by T.W. Budig
ECM Capitol reporter
Lawmakers departed from the Capitol last week for holiday break, with the legislative session resuming on April 2.
Legislative leaders had a few things to say on Friday, March 22, before leaving.
A vote on same-sex marriage legislation is unlikely for April, House Speaker Paul Thissen, DFL-St. Paul, indicated. Dealing with the state budget is likely to consume the entire month, and depending on the strength of the vote count, it’s possible that no same-sex marriage vote will taken this year, Thissen said.
Gun legislation is likely to be approved, Thissen said, though he didn’t venture to guess what the final bill would contain. Some lawmakers have suggested Thissen wants a vote taken on universal background checks. He refined the presumption.
“I think it’s more accurate to say I suspect there will be that vote on full background checks,” he said.
Thissen — who unlike Senate Majority Leader Tom Bakk, DFL-Cook, did not receive a phone call from Vice President Joe Biden concerning guns — worked to find a compromise to get a weakened gun bill out the House Public Safety and Finance and Policy Committee and onto the House floor, he said.
“People are looking for workable solutions,” he said.
Senate Deputy Majority Leader Jeff Hayden, DFL-Minneapolis, called gun legislation in the Senate evolving. Sen. Ron Latz’s omnibus gun bill contains an universal background check provision. Hayden, whose legislative district knows gun violence, favors universal background checks. He noted differences of perceptions on guns exist between senators.
To Senate Majority Leader Tom Bakk, DFL-Cook, guns are viewed in the sense of family heirlooms, Hayden said.
“I think about it in a much different way, because I have personally had to deal with gun violence,” Hayden said. “My best friend was killed in 1995. He was shot and killed with a gun.”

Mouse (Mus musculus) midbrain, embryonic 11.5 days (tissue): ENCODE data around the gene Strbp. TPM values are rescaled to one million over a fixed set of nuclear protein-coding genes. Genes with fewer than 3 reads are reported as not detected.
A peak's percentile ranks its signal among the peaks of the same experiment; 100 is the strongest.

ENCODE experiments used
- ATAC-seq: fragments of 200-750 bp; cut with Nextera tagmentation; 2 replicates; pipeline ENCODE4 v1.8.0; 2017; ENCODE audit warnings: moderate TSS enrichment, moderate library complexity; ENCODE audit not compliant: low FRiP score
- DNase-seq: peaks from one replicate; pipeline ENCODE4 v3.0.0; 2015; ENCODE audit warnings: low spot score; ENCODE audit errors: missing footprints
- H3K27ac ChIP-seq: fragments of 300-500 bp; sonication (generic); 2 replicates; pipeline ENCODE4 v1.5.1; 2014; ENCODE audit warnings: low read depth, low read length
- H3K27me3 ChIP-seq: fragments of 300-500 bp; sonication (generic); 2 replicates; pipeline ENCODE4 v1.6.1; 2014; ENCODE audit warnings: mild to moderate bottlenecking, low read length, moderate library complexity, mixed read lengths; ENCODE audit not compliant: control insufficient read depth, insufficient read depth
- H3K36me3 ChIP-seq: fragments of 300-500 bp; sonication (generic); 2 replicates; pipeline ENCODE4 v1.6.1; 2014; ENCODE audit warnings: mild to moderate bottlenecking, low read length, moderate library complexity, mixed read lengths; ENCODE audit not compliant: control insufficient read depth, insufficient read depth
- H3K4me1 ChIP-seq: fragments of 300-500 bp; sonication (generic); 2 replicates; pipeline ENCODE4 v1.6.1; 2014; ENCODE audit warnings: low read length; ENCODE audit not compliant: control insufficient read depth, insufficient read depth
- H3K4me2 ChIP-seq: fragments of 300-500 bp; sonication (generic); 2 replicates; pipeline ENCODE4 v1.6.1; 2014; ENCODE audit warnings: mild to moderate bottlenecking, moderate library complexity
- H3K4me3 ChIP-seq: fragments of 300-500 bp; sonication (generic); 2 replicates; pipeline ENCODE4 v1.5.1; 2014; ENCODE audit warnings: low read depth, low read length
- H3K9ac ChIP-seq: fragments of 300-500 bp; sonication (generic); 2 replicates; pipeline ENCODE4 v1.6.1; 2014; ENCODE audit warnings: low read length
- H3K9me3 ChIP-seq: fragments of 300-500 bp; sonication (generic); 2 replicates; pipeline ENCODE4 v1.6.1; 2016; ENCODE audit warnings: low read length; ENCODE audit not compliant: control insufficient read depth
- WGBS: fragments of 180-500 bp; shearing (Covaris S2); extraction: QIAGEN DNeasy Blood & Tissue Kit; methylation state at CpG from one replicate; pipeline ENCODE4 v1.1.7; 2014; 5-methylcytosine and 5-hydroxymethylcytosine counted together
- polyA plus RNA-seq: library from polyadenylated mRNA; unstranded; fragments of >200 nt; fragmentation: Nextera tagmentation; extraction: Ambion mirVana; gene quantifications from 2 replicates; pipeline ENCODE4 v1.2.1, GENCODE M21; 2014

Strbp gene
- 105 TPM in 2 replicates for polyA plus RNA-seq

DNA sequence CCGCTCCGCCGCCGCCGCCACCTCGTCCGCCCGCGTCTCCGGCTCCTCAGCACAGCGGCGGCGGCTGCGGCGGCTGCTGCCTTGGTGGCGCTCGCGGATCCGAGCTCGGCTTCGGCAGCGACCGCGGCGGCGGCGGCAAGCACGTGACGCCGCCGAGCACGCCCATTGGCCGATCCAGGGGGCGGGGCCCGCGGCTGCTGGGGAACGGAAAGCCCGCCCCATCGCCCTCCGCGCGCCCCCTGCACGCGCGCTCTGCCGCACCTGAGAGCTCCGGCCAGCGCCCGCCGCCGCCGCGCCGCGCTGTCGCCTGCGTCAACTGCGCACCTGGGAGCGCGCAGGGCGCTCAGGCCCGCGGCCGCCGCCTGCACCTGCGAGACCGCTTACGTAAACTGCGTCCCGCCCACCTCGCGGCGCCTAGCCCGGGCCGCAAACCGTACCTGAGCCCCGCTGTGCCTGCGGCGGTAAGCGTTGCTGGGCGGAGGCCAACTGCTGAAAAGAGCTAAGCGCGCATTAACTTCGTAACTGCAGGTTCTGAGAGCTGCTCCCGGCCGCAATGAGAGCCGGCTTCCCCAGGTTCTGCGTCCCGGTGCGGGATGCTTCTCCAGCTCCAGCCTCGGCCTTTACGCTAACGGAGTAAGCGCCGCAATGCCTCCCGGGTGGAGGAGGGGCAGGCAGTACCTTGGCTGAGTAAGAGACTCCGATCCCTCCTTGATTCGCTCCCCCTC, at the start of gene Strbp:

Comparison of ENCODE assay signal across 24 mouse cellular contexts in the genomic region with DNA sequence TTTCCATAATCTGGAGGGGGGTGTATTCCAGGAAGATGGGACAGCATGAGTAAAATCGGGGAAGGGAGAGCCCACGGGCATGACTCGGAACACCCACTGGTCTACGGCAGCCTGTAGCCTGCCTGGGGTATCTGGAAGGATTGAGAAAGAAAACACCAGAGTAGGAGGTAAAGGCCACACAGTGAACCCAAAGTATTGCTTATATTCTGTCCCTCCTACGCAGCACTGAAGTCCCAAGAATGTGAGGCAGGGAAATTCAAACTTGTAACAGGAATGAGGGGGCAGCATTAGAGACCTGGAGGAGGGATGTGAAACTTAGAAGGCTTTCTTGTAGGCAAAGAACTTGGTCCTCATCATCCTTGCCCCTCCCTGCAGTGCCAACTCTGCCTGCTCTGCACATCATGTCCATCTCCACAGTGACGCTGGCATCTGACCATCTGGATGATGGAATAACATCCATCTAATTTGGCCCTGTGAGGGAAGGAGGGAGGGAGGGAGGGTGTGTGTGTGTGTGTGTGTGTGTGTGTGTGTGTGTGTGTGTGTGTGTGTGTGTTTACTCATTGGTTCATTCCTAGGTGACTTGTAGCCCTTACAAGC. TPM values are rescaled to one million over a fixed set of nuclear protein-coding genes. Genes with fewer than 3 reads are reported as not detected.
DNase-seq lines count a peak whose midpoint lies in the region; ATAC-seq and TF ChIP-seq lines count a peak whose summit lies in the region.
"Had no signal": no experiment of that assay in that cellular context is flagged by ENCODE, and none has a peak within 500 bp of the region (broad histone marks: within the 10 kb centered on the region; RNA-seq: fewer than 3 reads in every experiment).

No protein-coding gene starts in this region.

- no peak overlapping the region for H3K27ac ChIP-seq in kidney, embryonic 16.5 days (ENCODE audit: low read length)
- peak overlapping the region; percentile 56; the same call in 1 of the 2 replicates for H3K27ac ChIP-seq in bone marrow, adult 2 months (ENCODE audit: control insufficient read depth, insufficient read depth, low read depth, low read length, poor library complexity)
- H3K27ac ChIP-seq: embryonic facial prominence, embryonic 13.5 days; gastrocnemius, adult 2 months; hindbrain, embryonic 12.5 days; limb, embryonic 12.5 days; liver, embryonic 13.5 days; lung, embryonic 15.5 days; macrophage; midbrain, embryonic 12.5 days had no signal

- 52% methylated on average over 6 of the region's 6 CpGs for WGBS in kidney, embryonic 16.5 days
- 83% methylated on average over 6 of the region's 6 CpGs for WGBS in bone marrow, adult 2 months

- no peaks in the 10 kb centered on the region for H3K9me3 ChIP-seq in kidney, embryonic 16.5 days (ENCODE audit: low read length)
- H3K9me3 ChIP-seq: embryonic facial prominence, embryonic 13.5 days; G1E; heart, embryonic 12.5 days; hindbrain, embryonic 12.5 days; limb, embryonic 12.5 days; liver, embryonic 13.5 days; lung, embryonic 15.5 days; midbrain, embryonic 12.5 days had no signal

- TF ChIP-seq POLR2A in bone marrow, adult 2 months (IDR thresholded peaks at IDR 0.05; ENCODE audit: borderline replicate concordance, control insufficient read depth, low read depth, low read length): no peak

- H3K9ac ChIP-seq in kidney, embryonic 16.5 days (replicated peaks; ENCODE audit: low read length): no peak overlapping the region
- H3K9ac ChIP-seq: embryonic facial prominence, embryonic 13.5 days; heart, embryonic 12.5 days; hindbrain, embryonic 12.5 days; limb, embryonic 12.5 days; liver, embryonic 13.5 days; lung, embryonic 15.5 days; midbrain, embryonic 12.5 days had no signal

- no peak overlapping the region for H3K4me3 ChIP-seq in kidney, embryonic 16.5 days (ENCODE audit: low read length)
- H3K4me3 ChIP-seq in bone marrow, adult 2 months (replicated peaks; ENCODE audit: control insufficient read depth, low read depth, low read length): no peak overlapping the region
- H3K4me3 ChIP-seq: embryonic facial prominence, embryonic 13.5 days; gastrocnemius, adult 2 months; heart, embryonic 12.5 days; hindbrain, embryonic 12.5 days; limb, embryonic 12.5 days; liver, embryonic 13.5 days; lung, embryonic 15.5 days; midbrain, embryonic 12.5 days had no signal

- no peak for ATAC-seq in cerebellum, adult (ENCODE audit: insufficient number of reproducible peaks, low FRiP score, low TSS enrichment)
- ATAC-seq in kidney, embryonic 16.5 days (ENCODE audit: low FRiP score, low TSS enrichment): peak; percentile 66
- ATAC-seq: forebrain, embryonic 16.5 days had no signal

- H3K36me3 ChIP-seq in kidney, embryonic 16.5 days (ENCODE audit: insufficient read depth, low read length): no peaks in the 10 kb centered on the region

Suburban Republican legislative leaders say their constituents do not want additional gun laws.
House Deputy Minority Leader Jenifer Loon, R-Eden Prairie, said the “overwhelming the concern is overreaching and infringement of Second Amendment rights.”
“There are responsible positions that have been put forth on bipartisan basis,” Loon said of a gun bill carried by Rep. Debra Hilstrom, DFL-Brooklyn Center.
That bill does not contain universal background check or gun show loophole provisions.
“It can pass,” Loon said.
Senate Minority Leader David Hann, R-Eden Prairie, also said his suburbanites do not want more gun laws.
“I think suburban district people, a lot are sportsmen; a lot are people who grew up hunting with guns — a lot of family connections,” he said of family traditions of hunting. “People of Minnesota are familiar with guns.” They look at gun control as political overreach, unconnected to real problems, he said.
Gov. Dayton loses beloved friend
Democratic Gov. Mark Dayton announced on Facebook on Friday, March 22, that his beloved dog Mesabi died unexpectedly two months shy of his 11th birthday.
The governor expressed his emotions in his tribute:
“He was a loyal, devoted friend. He and his sister, Dakota, who passed away two years ago, brought so much joy into my life. As I wrapped him in a blanket, I thought of a line from a long-ago song by ‘Blood, Sweat, and Tears.’ ‘And when I die, when I’m gone, there’ll be one child born in this world, to carry on. Carry on.’”
He was fortunate to have two equally wonderful German shepherds, Wanamingo and Itasca, to carry on, Dayton said.
Tim Budig can be reached at email@example.com.